Social justice surge
Social-good will evolve into hard-hitting activism.
In 2019, brands like Google shared some incredibly powerful, purpose-driven Super Bowl spots. In 2020, keep an eye out for brand purpose to be taken to the next level: social activism. It’s not that feel-good brand purpose will go away, it’s just that we’ll start to see brands evolve and respond to the nearly two-thirds of consumers who want their brands to take a stand on social issues. We saw it recently with Anquan Boldin’s justice reform on the NFL’s Inspire Change platform. We’ll be keeping our eye out for more on February 2, and suspect we’ll continue to see brands taking a stance on social justice in the year ahead.
Battle for the boys
Hard seltzers will be vying for the attention of dudes everywhere.
With sales of hard seltzer brands expected to grow three-fold in the next two years, competition is at an all-time high. There is a near 50-50 split of female and male drinkers in the category, and it’s becoming clear that brands must win with men in order to come out ahead in the long run. White Claw has managed to find a cult following with guys, including this one with the White Claw Yoda-drinking tattoo, and in doing so has been able to defend their position as a category leader. We should watch for brands like the official hard seltzer of the NFL, Anheuser-Busch’s Bon & Viv, and others to see what they’re doing to gain relevance with the guys during the world’s most-watched telecast.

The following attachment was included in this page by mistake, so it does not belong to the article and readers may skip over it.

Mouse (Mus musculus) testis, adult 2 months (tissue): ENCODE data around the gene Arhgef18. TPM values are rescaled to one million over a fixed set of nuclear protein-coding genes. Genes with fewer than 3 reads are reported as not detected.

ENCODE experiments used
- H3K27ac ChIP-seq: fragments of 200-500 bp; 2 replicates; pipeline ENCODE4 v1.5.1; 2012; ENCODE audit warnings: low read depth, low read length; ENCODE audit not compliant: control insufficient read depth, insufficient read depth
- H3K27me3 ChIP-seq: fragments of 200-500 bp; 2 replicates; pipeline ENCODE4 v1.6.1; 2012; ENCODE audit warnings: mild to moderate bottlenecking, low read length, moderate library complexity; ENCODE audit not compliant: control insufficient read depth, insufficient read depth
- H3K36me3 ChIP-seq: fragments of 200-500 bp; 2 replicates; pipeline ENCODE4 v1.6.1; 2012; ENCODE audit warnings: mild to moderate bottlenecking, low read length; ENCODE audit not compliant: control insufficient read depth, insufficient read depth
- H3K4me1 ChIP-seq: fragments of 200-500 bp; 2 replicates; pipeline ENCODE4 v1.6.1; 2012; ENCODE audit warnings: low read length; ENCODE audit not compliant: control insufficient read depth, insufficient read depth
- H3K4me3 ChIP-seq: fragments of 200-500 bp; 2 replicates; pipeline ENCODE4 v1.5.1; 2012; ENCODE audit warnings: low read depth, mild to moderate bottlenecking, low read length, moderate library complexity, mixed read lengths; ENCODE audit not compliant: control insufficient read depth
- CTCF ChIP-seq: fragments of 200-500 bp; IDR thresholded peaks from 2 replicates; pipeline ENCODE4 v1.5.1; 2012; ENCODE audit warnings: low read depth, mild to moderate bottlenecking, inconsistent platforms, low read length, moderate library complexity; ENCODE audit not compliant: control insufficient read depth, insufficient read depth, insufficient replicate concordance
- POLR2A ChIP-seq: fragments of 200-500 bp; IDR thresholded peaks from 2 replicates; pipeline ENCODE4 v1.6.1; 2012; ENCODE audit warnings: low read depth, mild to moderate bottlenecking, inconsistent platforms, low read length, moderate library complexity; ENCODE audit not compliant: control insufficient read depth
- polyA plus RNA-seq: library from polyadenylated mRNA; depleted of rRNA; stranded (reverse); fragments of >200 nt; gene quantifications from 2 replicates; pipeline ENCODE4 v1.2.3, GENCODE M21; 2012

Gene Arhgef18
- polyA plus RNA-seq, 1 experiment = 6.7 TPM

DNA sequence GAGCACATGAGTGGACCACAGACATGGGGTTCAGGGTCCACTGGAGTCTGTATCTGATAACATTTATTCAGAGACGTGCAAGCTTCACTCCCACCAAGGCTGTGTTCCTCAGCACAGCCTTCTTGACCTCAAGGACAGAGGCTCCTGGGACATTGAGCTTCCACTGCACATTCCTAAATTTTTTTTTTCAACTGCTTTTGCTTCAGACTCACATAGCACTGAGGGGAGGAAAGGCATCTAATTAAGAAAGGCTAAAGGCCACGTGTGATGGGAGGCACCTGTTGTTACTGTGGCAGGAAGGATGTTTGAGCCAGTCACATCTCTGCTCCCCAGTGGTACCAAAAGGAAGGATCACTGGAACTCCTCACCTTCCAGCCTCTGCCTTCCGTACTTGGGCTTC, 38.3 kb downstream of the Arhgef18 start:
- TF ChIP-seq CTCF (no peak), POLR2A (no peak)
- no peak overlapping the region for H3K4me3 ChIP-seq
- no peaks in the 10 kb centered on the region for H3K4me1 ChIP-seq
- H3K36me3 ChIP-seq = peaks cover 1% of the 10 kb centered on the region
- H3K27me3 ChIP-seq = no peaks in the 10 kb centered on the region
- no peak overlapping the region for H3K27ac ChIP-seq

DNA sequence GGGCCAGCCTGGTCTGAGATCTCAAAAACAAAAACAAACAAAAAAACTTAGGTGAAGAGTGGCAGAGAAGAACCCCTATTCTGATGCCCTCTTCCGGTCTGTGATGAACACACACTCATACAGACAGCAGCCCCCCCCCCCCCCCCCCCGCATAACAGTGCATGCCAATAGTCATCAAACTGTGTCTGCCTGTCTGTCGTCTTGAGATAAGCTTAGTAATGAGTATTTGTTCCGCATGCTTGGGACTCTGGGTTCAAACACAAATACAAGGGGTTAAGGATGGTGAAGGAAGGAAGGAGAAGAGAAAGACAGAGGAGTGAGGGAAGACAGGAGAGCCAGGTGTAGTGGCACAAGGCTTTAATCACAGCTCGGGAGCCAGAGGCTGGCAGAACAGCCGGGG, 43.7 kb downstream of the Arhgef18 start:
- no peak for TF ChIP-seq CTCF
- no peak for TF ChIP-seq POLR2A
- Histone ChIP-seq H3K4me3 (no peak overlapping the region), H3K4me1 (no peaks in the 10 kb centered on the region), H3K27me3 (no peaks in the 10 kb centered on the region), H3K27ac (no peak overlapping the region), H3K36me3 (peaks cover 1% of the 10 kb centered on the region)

Redefining gender norms, 30 seconds at a time.
With a badass assistant coach like Katy Sowers on the field this year, we’re bound to see not only female-first advertising, but brands that take it a step further, using spots to bust up gender stereotypes and redefine new norms. We recently got a taste with it in Sower’s Surface Pro 7 ad, and we anticipate we’ll be seeing more of this across categories including beauty and tech.
Lighthearted nostalgia versus political ads
Optimism overpowers the political killjoys.
Talk about a buzzkill: political commercials at Super Bowl LIV. Doesn’t matter your party affiliation, there’s something about mixing football and presidential propaganda that’s bound to bum everyone out. We’ll be looking for more lighthearted, optimistic brand messages to counter that. Often, in uncertain times, brands find ways to provide certainty, reliability and even escapism from reality. We already know this will come in the form of some nostalgic spots that transport us back to better times. Bill Nye the Science Guy for SodaStream, Molly Ringwald for Avocados from Mexico, and MC Hammer for Cheetos. Talk about a lineup. The only thing that could make this any better is the dancing baby. Forget Trump and Bloomberg, we want a baby! Dancing! In a Diaper! To Lizzo!
If all else fails, the dancing baby never shows and none of these predictions are right, just remember that not all is lost: we’ll always have Rob Lowe.
The views and opinions expressed in this blog are not the author’s alone, but a collaboration with other members of Landor Cincinnati.